Adding value to field-based agronomic research through climate risk assessment: A case study of maize production in Kitale, Kenya uri icon

abstract

  • In sub-Saharan Africa (SSA), rainfed agriculture is the dominant source of food production. Over the past50 years much agronomic crop research has been undertaken, and the results of such work are used informulating recommendations for farmers. However, since rainfall is highly variable across seasons theoutcomes of such research will depend upon the rainfall characteristics of the seasons during which thework was undertaken. A major constraint that is faced by such research is the length of time for whichstudies could be continued, typically ranging between three and five years. This begs the question as towhat extent the research was able to ?sample? the natural longer-term season-to-season rainfall variability.Without knowledge of the full implications of weather variability on the performance of innovations beingrecommended, farmers cannot be properly advised about the possible weather-induced risks that theymay face over time. To overcome this constraint, crop growth simulation models such as the AgriculturalProduction Systems Simulator (APSIM) can be used as an integral part of field-based agronomic studies.When driven by long-term daily weather data (30+ years), such models can provide weather-induced riskestimates for a wide range of crop, soil and water management innovations for the major rainfed crops ofSSA.Where access to long-term weather data is not possible, weather generators such as MarkSim can beused. This study demonstrates the value of such tools in climate risk analyses and assesses the value of theoutputs in the context of a high potential maize production area in Kenya. MarkSim generated weatherdata is shown to provide a satisfactory approximation of recorded weather data at hand, and the output of50 years of APSIM simulations demonstrate maize yield responses to plant population, weed control andnitrogen (N) fertilizer use that correspond well with results reported in the literature.Weather-induced riskis shown to have important effects on the rates of return ($ per $ invested) to N-fertilizer use which, acrossseasons and rates of N-application, ranged from 1.1 to 6.2. Similarly, rates of return to weed control andto planting at contrasting populations were also affected by seasonal variations in weather, but were alwaysso high as to not constitute a risk for small-scale farmers. An analysis investigating the relative importanceof temperature, radiation and water availability in contributing to weather-induced risk at different maizegrowth stages corresponded well with crop physiological studies reported in the literature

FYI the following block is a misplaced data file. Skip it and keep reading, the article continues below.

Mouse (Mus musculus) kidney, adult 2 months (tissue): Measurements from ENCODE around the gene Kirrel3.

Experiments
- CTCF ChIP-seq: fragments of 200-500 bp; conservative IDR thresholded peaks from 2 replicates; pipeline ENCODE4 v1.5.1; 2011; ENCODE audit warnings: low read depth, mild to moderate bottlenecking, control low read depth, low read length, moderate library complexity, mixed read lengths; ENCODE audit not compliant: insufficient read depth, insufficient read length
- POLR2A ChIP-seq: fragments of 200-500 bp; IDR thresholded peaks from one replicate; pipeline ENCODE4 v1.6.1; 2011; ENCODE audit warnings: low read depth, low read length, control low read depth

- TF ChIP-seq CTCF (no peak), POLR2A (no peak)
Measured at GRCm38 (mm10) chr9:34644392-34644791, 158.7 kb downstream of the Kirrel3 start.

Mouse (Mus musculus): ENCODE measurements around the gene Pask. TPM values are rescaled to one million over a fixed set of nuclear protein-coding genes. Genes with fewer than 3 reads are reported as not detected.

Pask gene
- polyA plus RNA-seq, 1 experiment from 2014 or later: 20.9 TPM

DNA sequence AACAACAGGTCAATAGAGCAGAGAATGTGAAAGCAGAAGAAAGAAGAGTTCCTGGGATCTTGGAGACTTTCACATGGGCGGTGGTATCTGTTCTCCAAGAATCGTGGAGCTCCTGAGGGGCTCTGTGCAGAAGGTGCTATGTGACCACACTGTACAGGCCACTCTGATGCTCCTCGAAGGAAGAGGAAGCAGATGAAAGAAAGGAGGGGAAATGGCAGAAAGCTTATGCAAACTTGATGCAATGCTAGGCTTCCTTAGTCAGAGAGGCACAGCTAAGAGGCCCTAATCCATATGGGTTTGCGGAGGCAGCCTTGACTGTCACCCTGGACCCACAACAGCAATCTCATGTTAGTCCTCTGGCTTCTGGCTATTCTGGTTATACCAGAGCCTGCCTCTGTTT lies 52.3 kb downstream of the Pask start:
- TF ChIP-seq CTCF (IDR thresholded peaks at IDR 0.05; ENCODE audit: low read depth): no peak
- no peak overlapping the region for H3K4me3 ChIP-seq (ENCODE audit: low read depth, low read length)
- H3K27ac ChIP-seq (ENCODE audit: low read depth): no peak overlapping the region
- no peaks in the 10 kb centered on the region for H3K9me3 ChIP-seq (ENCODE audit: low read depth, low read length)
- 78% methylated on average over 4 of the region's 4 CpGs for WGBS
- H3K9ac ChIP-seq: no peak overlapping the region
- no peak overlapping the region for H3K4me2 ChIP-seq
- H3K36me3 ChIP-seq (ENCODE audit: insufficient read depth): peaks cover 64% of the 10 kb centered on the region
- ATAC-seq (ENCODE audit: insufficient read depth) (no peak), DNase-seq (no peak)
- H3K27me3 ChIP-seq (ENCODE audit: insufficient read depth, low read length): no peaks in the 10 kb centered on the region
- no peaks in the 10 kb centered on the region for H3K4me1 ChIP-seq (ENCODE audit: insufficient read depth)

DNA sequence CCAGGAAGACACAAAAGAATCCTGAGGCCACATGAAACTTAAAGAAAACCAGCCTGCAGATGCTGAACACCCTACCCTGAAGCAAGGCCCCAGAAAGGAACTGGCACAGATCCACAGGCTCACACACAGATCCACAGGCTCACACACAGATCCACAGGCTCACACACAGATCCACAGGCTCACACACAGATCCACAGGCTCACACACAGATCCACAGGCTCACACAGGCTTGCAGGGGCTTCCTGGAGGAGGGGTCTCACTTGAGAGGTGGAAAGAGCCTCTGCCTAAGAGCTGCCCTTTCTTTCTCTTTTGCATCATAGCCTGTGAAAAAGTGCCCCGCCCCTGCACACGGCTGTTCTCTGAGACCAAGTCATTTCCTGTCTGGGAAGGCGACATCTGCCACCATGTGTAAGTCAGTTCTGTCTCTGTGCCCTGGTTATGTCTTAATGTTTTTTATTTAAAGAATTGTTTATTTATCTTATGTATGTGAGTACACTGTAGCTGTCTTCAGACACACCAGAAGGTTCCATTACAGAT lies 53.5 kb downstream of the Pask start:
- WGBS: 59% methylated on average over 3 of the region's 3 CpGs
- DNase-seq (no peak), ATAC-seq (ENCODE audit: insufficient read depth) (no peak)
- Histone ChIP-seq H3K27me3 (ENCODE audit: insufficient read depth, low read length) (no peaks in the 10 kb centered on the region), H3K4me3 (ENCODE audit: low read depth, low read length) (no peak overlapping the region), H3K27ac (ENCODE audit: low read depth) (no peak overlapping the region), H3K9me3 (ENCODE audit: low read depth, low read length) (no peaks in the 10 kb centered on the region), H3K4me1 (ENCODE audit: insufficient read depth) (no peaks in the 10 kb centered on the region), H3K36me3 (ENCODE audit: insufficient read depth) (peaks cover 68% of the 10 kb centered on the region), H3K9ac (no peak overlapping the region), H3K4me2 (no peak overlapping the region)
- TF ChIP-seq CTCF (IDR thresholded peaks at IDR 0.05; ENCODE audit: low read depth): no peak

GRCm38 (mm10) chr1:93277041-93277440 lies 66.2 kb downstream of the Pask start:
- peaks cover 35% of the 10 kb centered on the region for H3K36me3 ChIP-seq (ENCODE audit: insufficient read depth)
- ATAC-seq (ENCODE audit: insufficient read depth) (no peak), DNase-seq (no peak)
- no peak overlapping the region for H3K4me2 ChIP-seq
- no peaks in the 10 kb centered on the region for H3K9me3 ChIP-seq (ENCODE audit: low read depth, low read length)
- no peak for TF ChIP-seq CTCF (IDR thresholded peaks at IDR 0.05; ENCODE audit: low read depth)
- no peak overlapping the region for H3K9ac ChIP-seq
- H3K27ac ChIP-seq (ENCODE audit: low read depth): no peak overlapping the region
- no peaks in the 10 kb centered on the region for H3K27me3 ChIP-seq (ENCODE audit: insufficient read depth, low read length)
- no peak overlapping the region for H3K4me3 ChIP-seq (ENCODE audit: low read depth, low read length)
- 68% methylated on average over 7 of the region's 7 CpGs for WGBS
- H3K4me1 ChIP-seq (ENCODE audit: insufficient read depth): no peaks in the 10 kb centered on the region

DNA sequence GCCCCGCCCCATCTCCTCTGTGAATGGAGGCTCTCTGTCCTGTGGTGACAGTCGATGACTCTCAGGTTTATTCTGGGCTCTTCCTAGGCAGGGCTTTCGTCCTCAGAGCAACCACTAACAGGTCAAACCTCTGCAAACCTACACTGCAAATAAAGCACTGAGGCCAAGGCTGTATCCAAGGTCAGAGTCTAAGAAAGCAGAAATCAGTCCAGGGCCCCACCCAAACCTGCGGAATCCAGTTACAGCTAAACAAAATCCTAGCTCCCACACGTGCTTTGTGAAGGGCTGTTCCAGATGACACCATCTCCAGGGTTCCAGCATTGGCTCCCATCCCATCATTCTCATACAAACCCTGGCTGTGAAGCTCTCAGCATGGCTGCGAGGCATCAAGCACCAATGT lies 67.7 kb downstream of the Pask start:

publication date

  • 2011
  • 2011